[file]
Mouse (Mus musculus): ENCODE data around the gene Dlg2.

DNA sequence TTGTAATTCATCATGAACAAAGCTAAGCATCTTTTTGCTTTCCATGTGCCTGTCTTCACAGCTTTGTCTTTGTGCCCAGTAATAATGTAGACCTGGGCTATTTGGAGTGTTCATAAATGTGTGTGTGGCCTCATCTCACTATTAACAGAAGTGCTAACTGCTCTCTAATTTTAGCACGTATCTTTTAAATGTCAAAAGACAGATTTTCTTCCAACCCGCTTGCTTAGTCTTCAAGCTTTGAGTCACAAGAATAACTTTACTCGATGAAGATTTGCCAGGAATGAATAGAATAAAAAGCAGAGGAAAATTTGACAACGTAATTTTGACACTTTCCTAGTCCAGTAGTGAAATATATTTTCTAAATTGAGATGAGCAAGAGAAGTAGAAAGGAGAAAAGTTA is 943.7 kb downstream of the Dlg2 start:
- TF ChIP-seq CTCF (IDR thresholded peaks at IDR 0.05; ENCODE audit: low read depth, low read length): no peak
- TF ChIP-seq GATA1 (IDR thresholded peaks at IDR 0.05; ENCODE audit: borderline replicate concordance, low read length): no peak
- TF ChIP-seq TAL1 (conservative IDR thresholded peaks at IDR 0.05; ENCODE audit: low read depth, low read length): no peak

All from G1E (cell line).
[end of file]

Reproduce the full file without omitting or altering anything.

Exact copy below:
Mouse (Mus musculus): ENCODE data around the gene Dlg2.

DNA sequence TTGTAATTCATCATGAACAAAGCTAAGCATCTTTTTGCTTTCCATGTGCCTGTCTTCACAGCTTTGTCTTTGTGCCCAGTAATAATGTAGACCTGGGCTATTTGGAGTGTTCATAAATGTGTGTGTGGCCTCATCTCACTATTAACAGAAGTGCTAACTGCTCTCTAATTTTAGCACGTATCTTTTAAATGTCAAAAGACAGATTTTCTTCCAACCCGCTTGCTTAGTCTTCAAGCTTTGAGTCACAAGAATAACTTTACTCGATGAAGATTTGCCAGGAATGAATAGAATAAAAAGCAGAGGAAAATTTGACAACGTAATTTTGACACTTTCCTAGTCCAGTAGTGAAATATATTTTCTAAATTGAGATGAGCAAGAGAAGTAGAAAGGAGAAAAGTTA is 943.7 kb downstream of the Dlg2 start:
- TF ChIP-seq CTCF (IDR thresholded peaks at IDR 0.05; ENCODE audit: low read depth, low read length): no peak
- TF ChIP-seq GATA1 (IDR thresholded peaks at IDR 0.05; ENCODE audit: borderline replicate concordance, low read length): no peak
- TF ChIP-seq TAL1 (conservative IDR thresholded peaks at IDR 0.05; ENCODE audit: low read depth, low read length): no peak

All from G1E (cell line).